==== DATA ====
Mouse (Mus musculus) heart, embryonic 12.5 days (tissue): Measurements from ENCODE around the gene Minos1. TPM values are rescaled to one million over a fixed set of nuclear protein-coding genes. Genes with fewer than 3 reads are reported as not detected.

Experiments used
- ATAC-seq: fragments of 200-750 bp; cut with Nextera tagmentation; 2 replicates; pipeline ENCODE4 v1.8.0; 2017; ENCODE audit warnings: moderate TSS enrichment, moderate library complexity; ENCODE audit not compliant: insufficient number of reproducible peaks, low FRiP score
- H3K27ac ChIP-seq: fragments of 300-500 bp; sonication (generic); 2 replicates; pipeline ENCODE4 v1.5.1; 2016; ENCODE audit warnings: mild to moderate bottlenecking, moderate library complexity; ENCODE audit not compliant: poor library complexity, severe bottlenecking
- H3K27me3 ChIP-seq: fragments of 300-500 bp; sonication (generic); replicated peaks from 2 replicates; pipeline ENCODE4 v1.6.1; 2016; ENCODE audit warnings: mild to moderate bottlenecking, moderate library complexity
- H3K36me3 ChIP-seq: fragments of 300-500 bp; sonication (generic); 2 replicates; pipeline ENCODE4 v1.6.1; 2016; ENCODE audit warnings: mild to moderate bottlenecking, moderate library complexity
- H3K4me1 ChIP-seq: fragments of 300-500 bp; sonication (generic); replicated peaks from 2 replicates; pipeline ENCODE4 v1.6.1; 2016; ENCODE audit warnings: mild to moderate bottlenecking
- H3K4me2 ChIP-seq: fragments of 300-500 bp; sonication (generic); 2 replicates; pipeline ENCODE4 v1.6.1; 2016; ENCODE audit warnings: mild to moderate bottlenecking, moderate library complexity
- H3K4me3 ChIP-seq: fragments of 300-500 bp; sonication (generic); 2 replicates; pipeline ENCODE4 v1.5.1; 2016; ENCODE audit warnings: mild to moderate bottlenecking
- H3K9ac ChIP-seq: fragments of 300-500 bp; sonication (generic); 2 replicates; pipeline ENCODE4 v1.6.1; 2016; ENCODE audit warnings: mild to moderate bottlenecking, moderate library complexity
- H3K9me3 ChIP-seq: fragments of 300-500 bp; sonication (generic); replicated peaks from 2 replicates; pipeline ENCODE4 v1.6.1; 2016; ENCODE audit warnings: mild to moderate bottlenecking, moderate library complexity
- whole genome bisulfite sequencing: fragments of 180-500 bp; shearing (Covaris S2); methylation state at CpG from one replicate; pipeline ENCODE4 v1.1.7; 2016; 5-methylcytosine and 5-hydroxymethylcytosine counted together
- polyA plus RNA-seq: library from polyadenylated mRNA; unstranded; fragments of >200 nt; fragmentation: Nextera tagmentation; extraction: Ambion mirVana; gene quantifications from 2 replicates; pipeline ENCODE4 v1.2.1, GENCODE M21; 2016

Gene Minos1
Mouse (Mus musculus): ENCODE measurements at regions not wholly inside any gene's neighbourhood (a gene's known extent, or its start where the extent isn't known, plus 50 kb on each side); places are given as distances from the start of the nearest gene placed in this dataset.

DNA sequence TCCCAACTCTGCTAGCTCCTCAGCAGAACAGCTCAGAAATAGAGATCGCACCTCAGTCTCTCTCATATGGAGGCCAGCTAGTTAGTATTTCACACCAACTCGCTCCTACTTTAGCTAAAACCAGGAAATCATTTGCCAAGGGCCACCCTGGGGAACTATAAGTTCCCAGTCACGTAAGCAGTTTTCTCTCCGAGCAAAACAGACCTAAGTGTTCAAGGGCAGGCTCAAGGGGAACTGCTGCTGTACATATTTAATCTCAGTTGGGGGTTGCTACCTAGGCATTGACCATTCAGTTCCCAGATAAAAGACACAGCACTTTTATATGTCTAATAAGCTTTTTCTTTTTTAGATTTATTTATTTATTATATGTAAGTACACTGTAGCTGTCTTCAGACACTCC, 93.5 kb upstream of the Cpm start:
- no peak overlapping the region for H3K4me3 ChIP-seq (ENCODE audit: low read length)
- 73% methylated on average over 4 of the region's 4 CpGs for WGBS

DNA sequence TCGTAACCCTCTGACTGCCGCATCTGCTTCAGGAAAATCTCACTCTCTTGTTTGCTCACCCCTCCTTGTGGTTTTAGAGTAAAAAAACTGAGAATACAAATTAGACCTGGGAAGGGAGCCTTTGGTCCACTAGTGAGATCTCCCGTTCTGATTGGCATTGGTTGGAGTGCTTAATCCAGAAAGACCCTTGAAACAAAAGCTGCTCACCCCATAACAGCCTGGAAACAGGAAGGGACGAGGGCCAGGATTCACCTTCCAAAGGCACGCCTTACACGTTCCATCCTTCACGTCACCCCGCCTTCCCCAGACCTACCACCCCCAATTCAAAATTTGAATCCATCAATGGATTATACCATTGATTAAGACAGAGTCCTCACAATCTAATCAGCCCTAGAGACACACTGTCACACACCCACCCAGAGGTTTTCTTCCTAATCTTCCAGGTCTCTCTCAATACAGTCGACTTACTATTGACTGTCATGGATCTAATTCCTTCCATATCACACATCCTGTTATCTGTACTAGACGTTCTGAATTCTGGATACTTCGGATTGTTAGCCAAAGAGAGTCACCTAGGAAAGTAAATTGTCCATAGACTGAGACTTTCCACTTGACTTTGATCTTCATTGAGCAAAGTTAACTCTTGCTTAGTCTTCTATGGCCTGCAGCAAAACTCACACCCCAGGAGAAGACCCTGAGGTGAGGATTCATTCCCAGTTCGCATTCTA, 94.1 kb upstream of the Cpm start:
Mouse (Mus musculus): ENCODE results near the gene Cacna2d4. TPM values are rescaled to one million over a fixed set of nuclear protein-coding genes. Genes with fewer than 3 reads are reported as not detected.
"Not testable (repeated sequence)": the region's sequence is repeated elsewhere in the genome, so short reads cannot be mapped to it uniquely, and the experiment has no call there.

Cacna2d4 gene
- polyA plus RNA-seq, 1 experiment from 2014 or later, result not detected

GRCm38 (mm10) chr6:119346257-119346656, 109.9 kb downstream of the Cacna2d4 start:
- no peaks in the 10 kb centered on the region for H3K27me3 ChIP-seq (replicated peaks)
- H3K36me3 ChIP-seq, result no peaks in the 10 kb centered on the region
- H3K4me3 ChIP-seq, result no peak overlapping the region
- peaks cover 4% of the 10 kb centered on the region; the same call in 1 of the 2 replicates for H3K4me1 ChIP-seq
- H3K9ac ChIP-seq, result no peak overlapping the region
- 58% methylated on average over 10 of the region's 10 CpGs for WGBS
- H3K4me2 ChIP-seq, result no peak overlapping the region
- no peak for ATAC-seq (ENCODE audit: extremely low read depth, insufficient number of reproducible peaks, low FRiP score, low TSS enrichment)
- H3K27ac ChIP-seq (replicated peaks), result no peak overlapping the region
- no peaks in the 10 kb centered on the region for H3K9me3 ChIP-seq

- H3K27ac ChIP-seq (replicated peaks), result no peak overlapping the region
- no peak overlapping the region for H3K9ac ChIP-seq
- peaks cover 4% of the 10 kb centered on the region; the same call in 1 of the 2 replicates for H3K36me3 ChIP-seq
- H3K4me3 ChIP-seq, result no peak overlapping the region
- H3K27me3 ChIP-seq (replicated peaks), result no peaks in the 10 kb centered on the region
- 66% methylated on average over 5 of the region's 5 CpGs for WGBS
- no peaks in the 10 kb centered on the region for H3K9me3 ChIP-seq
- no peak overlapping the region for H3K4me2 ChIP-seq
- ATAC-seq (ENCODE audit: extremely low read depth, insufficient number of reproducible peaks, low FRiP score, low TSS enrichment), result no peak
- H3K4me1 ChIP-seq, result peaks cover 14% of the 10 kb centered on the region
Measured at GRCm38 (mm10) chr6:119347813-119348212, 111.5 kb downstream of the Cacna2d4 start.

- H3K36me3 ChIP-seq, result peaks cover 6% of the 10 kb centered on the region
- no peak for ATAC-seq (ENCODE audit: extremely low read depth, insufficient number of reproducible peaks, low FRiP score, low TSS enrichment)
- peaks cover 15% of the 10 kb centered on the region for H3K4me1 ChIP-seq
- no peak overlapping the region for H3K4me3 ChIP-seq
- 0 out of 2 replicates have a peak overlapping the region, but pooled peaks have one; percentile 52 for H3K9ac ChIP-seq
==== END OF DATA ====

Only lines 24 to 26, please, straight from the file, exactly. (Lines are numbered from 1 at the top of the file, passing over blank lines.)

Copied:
GRCm38 (mm10) chr6:119346257-119346656, 109.9 kb downstream of the Cacna2d4 start:
- no peaks in the 10 kb centered on the region for H3K27me3 ChIP-seq (replicated peaks)
- H3K36me3 ChIP-seq, result no peaks in the 10 kb centered on the region